According to the invention, when an alternate inlet configuration is desired, the aperture 110 in the support/clean-out 92 can be capped using, for example, the blind flange cap 116 that in FIG. 2 is used to seal the inlet port 34. Alternately, the invention contemplates the use of a support/clean-out assembly 82 that has a solid end cap at its outermost end and, in this configuration, serves simply as a clean-out assembly rather than as a means for mounting an inlet conduit.

According to the invention, the inlet to the pump may be provided by the port 34. In this configuration, the port 32 would be sealed either by a support/clean-out 82 having a solid end cap or by capping the aperture 110 with a blind flange 116. In this configuration, the inlet would be considered a radial port, its axis being orthogonal to the rotational axis of the impeller 42.

According to another feature of the invention, both ports 32 and 34 can serve as concurrent inlets to the pump. It has been found that the pumping efficiency of the disclosed pump is improved when both inlets are used concurrently to provide source fluid to the pump chamber 58. In addition, this feature can be utilized in order to facilitate attachment of the pump to a piping/hose system. For example, if the centrifugal pump 10 is configured as a “8 inch” pump, i.e., the diameter of the inlet (and outlet) is 8 inches, significant effort may be needed to attach conduits to the pump flanges. This task can be eased significantly by utilizing a pair of 6 inch conduits (with suitable flange adapters) which are more easily manipulated by personnel installing the pump at the job site. Generally, it has been found that 8 inch conduit requires the aid of lifting machinery, whereas 6 inch conduit can be handled directly by personnel.

In the preferred embodiment, and as seen best in FIG. 3, the axes of the radial and discharge ports 34, 30 are parallel and preferably coincident or in the same plane. In FIG. 3, the inner peripheries of both the radial and discharge ports are indicated by the inner phantom line 130. The outer phantom line 132 indicates the outer peripheries of the mounting flanges.

Referring also to FIGS. 6–9 (which illustrate details of the pump housing 40), the method by which alignment of the radial inlet and discharge ports 34, 30 is achieved, is illustrated. The pump housing includes a jogged passage 140 which communicates the radial inlet 34 with the impeller pump chamber 58. This is the same chamber which the axial inlet directly communicates with. The jogged passage 140 allows the radial inlet 34 to be aligned with the discharge outlet 30. The passage 140 also allows access to the pump chamber 58 when the inlet 34 is capped and is used as a clean-out port as described above.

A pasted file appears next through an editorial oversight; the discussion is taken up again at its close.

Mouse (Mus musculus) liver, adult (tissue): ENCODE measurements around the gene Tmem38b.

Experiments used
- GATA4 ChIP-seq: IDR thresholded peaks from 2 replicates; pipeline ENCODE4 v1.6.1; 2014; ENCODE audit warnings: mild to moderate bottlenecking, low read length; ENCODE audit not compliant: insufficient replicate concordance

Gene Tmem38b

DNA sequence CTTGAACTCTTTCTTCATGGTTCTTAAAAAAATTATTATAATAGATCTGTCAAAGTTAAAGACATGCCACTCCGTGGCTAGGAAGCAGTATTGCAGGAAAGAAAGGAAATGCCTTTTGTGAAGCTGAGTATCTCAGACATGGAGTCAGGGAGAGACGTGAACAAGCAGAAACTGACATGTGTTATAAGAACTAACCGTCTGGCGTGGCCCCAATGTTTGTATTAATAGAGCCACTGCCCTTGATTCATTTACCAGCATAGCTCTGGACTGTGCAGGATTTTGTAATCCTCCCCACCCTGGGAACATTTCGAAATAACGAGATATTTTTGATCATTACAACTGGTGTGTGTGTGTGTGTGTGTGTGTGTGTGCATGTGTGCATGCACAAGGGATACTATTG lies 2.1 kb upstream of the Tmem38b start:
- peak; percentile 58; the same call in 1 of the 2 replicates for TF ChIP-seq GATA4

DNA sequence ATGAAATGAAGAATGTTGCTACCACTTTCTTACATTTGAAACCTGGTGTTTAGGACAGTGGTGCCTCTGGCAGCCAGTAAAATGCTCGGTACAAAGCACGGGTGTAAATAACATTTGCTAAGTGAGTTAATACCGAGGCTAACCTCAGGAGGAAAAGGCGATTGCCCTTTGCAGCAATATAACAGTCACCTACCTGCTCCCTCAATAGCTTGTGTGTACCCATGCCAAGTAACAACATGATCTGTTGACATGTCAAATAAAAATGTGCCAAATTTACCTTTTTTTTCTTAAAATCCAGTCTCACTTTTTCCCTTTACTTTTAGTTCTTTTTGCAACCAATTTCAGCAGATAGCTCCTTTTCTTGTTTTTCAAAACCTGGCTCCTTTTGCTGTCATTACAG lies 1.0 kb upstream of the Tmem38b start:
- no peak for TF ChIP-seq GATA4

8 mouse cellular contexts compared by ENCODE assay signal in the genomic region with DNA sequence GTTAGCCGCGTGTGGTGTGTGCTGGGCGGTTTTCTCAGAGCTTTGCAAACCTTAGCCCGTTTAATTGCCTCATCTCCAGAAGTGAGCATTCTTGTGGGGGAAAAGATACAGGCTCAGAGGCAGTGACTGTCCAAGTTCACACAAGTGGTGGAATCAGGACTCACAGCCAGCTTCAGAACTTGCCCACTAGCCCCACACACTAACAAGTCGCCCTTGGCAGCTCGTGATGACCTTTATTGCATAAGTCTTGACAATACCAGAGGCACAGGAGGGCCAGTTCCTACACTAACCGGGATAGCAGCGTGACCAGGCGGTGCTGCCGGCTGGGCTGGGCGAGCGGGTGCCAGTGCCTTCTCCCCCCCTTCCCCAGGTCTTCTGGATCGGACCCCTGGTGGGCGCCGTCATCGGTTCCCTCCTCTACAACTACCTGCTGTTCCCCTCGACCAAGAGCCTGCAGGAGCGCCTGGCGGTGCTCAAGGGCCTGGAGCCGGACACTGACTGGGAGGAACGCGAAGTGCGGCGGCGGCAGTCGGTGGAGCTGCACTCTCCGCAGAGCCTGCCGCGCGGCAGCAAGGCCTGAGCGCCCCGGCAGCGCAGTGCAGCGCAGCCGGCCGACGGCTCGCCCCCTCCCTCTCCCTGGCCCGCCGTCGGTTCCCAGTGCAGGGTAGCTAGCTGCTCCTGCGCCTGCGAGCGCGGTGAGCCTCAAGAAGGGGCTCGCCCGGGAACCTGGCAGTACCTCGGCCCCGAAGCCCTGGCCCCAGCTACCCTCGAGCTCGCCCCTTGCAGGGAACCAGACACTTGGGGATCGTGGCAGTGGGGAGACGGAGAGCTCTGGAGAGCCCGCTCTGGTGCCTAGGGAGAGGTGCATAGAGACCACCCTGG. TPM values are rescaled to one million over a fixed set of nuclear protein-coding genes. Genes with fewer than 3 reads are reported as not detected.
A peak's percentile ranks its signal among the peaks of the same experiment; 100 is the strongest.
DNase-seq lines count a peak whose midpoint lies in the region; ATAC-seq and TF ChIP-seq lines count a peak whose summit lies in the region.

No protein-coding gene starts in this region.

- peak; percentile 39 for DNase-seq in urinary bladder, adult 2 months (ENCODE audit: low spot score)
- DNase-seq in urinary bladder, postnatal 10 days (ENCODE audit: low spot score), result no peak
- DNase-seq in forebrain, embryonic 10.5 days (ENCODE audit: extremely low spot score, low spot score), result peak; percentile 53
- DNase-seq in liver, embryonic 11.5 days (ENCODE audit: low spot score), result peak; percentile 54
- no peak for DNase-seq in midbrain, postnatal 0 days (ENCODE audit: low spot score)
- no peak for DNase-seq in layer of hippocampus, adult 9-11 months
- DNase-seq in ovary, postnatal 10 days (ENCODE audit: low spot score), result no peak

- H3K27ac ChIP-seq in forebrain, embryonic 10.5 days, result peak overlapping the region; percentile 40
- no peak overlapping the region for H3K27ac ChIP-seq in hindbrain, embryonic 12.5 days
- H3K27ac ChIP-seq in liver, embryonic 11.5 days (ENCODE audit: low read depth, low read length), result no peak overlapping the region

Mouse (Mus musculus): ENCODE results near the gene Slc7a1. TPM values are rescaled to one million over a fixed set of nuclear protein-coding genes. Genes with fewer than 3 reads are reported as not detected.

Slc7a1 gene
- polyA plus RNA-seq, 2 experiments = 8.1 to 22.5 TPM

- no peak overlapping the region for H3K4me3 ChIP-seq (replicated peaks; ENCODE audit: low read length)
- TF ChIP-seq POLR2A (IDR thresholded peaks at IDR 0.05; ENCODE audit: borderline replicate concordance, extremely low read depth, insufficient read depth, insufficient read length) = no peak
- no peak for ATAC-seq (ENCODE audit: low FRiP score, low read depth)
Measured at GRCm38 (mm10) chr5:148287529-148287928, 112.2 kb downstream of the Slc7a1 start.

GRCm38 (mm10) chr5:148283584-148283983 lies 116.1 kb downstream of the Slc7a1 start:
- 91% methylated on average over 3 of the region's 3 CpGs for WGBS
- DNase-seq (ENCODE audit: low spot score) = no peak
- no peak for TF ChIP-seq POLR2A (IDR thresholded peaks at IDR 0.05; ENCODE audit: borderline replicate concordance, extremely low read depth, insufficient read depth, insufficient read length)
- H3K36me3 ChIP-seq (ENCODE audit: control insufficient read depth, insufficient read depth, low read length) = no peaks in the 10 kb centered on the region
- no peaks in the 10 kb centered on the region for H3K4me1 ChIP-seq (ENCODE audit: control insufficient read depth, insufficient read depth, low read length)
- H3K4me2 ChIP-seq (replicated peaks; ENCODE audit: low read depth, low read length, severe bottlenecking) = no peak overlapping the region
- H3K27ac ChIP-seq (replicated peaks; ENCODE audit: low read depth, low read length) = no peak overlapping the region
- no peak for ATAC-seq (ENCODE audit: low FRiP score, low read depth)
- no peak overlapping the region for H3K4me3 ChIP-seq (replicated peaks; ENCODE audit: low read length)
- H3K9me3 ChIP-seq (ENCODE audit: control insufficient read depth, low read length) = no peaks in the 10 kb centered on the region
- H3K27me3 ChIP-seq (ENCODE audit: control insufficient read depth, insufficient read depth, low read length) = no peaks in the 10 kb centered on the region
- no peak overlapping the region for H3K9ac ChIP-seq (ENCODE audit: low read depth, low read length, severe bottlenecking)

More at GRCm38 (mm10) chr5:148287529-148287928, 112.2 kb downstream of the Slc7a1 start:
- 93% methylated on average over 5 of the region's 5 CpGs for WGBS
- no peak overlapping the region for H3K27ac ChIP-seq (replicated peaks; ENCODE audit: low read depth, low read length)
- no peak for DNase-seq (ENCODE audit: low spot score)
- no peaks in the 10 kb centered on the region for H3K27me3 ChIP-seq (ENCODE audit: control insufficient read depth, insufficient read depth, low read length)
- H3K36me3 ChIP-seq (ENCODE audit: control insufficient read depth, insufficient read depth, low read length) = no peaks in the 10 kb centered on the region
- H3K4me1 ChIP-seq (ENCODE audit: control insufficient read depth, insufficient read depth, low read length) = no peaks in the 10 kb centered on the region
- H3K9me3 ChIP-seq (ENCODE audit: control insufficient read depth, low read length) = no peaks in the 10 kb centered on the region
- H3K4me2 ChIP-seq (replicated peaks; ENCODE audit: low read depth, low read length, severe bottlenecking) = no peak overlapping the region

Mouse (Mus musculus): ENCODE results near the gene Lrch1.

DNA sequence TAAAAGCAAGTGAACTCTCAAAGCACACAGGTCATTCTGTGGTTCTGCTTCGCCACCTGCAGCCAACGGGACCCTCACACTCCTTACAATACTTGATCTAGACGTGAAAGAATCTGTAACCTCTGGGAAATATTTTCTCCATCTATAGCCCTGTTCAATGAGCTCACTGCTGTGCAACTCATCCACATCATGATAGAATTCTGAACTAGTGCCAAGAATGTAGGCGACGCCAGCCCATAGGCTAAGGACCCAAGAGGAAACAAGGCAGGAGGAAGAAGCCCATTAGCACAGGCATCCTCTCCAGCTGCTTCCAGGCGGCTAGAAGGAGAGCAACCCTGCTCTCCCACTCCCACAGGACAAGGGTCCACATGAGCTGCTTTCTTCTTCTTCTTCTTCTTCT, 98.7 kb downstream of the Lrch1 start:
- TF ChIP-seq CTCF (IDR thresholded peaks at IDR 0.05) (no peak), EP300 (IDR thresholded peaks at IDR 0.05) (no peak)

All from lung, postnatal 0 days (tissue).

FIGS. 10–12B illustrate alternate embodiments of the invention. Referring, in particular, to FIGS. 10–12, one of the alternate embodiments of the invention comprises a pump assembly 198 that can be easily assembled into various configurations to accommodate particular applications or plumbing orientations. The pump assembly 198 includes an inlet housing 200 bolted to one side of a volute 202 and a rotating assembly indicated generally by the reference character 206 that is suitably secured to the other side of the volute 202. The rotating assembly 206 rotatably mounts an impeller 212 that rotates within the volute 202 in a conventional manner (shown in FIG. 12). A drive shaft 214 is operatively connected to the impeller 212 and extends outwardly of the rotating assembly 206. The drive shaft 214 can be conventionally connected to a drive motor (not shown) either directly or through a belt drive using known methods.

The rotating assembly 206, in the preferred embodiment, is mounted to the volute 202 with four symmetrically spaced fasteners 216. As is conventional, at least some rotating assemblies include lubrication chambers and vents such as vent 218 that must be oriented in a particular position, i.e., with the vents oriented upwardly. By using a symmetric bolt pattern, the volute 202 can be oriented with respect to the rotating assembly 206 in any one of four rotated positions. Therefore, like the clean-out assembly 240, the rotating assembly 206 can accommodate various orientations of the volute 202 and/or inlet chamber 200.

In the embodiment illustrated in FIGS. 10 and 11, the inlet housing 200 defines a substantially radial inlet 220 including a connecting flange 220 a that communicates with an inlet chamber 221 (FIG. 12) via a jogged passage 140′. The passage 140′ may be integrally cast into the inlet housing 200. The volute 202 defines a substantially radial outlet 222.